The first philosophy course I ever taught was in a university department where there were textbooks that were prescribed by the department for all introductory courses. I had to begin the course, then, lecturing on materials in a book of readings from the pre-Socratic philosophers. Actually “readings” is a bit of an exaggeration. Most of what we have from those early Greek thinkers are mere fragments. And even when we have a little more to go on, it isn’t always easy to figure out what they might have been getting at in some of their mysterious sayings—although we get a little help from some later commentators, like Aristotle, who seemed to have some idea of the basic thrust of what some of them were thinking.
I did manage to get a whole one-hour lecture out of Thales of Miletos (624-546 BC). He is generally considered to be the first philosopher, and he is best known for his statement that everthing is ultimately composed of water—the stuff, he said, “from which is everything that exists and from which it first becomes and to which it is rendered at last.” It was actually an enjoyable challenge to get students thinking about the fact that, while his answer may not be all that interesting, his asking of the question about the basic “stuff” of reality was a creative initiative that got an important conversation going in Western thought.
After spending some time on Thales, though, I had a hard time holding the students’ attention—and my own!—until I felt I had given enough attention to those thinkers and could get on to the really interesting ideas in Socrates and Plato.
Once I confessed to a fellow graduate student, who was also teaching a section of the course, that I was happy to be moving on from the pre-Socratics. He looked at me in disbelief. This was the most exciting part of the course, he enthused. “Why, I spend three lectures on Anaxagoras alone!”
This both shocked and puzzled me. Three lectures on Anaxagoras! The only material we had from Anaxagoras was some fragments, preserved by a much later philosopher named Simplicius of Cilicia. And many of the fragments were rather enigmatic sayings.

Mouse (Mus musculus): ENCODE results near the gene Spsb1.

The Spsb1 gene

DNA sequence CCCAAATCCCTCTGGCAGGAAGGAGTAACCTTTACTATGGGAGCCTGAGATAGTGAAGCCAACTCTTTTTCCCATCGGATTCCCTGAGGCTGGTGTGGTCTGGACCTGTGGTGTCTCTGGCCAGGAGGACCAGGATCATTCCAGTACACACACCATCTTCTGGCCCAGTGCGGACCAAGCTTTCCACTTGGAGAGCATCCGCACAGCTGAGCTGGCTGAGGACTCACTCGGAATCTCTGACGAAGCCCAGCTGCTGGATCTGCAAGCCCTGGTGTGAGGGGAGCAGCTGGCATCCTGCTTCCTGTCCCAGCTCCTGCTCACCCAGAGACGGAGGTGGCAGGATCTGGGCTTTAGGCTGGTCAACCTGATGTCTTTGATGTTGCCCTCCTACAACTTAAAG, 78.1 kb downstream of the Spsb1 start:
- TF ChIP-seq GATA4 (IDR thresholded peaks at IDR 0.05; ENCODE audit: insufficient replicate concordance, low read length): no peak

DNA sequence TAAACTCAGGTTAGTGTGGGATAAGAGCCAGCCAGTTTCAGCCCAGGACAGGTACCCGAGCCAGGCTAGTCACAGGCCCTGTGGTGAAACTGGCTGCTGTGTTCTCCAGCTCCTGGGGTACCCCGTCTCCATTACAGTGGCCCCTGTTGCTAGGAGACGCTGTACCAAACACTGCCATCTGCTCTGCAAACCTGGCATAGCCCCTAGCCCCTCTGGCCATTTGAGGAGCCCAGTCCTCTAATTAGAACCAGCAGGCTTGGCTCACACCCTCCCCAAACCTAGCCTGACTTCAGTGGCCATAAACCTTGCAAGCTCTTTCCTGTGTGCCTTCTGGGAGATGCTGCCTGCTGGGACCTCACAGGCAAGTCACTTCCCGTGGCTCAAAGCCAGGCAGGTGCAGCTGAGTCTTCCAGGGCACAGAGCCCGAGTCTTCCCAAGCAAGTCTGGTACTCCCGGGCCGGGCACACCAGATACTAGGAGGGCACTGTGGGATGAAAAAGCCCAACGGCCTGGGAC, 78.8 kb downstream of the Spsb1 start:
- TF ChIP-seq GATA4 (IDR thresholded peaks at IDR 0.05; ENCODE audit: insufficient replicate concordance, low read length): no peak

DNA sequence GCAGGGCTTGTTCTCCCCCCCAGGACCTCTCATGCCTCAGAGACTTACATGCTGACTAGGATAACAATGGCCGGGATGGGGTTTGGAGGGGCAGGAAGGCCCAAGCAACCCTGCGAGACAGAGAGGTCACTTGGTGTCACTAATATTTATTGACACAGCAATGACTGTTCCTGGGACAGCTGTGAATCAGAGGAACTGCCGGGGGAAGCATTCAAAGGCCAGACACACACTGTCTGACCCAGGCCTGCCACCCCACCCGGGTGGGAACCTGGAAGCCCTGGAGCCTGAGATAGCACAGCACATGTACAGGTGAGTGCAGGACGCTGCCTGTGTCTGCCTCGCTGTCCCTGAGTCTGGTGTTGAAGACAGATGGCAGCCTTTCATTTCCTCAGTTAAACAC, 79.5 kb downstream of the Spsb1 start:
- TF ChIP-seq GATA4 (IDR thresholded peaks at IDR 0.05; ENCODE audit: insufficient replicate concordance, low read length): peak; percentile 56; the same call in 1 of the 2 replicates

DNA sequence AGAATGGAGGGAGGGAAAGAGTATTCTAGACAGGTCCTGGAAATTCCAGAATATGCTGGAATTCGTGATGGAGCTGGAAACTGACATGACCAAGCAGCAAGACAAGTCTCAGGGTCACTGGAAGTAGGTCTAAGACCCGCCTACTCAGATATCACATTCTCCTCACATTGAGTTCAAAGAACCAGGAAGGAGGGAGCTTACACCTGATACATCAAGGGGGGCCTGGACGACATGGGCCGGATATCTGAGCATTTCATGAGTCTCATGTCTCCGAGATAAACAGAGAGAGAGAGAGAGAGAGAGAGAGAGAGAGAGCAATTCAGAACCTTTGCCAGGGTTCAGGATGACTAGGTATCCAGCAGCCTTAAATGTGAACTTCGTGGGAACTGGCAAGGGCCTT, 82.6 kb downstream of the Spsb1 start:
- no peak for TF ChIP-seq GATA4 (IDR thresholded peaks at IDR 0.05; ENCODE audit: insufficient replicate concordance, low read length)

I was surprised, then, to come across again recently an interesting quotation from Anaxagoras in a delightful little book by Josef Pieper, a fairly well-known Catholic philosopher who produced some significant works in the past century. Only the Lover Sings is a very slight volume of talks that he gave to a group gathered in the studio of a sculptor friend. In one of those talks Pieper reports that Anaxagoras, while engaging in a catechetical-type exercise, answered the question, “Why are you here on earth?” with the stark reply, “To behold.” I don’t know where Pieper found that quotation. If it had been one of the fragments that I had in my textbook, I might have been able to milk another lecture on Anaxagoras from that simple remark!
Pieper applied Anaxagoras’s comment to the artistic task, but it holds as well for the Christian life as such. And it is a nice spiritual assignment to take with us into this new year. God has placed us on this earth “to behold.” Beholding is that special kind of “seeing” that, as Pieper puts it, is directed to more than “the tangible surface of reality.” This kind of seeing, Pieper further observes, must be “guided by love”—as the ancient mystics put it, ubi amor, ibi oculus (roughly, “where there is love, there is seeing”).
We serve a God who wants us to concentrate on more than the surfaces of his creation. He wants us to behold the depths—and the breadth and the heights—of the reality that he has created: “The earth is the Lord’s and the fulness thereof, the world and all who dwell therein” (Psalm 24:1). All that we encounter in our daily lives is a part of the fulness of a created reality that we are also called to love—and in loving to see, to behold, so that we can make connections and cultivate a proper sense of awe and mystery in the presence of the depths of created being.
The world desperately needs lovers of created reality, people who look deeply into the fulness, and especially—but of course not exclusively—into the complex created fulness that is displayed in human beings—the “all who dwell therein” of Psalm 24–in all of their marvelous diversity. To love reality in its depths means that we cannot help but grieve over the brokenness and woundedness of God’s world in its present condition. And we know that to do so is to share in the sorrows that reside in the deep places of God’s own being. As Abraham Kuyper reminded us, to abuse human beings who are created in God’s image “is to defy the love of the Maker for His handiwork, willfully giving offense, and grieving the Maker in that about which His heart is most sensitive.”
Beholding. Concentrating on the depths. Grieving over that about which God grieves and rejoicing in that which God rejoices. A good assignment for 2008!